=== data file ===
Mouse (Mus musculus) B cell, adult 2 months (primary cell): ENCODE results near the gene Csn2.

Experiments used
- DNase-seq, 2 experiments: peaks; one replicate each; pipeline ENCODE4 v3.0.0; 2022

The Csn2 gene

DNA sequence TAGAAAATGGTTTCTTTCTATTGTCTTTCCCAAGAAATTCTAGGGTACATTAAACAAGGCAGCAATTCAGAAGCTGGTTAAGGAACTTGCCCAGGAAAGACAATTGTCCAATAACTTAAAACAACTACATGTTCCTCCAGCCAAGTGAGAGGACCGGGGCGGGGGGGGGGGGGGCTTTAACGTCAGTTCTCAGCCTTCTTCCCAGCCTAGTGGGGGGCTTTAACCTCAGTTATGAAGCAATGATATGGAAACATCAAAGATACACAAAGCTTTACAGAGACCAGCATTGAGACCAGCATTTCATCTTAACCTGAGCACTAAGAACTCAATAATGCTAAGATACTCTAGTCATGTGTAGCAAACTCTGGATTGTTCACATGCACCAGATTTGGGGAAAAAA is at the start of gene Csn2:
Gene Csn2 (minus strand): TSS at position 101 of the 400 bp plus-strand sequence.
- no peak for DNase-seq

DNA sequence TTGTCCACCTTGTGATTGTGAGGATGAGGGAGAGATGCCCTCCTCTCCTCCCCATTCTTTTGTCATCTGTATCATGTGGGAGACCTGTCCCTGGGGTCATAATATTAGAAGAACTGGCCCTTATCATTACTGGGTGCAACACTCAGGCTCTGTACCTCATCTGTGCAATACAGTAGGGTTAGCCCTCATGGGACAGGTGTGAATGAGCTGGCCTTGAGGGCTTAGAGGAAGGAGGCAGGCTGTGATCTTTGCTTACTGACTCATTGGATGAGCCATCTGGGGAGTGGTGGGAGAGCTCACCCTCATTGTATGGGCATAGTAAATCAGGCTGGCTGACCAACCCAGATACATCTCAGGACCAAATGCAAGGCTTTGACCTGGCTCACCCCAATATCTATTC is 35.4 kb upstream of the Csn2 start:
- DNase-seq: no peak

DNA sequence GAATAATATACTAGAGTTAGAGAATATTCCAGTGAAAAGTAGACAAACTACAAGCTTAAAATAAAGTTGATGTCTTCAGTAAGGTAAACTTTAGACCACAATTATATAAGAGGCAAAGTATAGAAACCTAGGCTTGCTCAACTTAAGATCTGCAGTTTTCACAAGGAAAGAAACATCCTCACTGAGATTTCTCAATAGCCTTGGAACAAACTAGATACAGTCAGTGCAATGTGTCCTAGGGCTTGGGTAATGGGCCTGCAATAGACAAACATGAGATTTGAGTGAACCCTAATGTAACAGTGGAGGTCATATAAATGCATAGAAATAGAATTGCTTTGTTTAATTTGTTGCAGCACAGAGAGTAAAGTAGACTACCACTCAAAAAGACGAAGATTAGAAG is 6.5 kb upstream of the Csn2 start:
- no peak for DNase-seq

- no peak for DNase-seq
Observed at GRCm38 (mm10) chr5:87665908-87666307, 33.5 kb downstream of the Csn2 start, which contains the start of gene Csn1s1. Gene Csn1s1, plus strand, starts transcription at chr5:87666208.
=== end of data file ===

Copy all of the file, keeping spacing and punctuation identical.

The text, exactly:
Mouse (Mus musculus) B cell, adult 2 months (primary cell): ENCODE results near the gene Csn2.

Experiments used
- DNase-seq, 2 experiments: peaks; one replicate each; pipeline ENCODE4 v3.0.0; 2022

The Csn2 gene

DNA sequence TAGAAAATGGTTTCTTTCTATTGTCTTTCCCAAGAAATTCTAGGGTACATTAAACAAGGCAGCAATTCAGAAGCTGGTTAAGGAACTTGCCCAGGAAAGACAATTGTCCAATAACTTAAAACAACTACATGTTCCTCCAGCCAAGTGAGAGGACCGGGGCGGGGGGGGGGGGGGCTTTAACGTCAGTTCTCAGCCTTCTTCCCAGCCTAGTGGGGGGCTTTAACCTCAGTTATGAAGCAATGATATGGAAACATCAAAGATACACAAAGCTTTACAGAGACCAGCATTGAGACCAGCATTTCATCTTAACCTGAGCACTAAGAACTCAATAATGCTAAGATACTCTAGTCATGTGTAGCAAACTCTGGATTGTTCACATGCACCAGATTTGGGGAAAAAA is at the start of gene Csn2:
Gene Csn2 (minus strand): TSS at position 101 of the 400 bp plus-strand sequence.
- no peak for DNase-seq

DNA sequence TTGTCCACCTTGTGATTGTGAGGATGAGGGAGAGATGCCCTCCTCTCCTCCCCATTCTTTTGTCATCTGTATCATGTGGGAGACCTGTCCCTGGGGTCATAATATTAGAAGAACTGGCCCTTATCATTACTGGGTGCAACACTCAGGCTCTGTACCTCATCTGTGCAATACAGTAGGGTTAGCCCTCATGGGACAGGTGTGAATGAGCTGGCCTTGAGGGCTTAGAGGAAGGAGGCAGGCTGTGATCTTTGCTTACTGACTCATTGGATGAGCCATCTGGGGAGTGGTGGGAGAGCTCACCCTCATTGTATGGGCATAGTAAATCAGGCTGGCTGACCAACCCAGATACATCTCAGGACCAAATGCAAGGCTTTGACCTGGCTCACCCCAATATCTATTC is 35.4 kb upstream of the Csn2 start:
- DNase-seq: no peak

DNA sequence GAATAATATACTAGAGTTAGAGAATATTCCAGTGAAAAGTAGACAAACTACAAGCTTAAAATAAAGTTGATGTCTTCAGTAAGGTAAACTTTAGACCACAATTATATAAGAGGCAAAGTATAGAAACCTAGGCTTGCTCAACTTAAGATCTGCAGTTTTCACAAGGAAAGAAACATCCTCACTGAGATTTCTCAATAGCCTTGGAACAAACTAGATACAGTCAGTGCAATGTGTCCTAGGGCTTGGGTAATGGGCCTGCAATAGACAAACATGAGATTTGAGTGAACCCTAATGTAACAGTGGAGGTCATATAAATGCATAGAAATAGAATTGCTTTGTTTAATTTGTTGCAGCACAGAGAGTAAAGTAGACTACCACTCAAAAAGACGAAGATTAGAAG is 6.5 kb upstream of the Csn2 start:
- no peak for DNase-seq

- no peak for DNase-seq
Observed at GRCm38 (mm10) chr5:87665908-87666307, 33.5 kb downstream of the Csn2 start, which contains the start of gene Csn1s1. Gene Csn1s1, plus strand, starts transcription at chr5:87666208.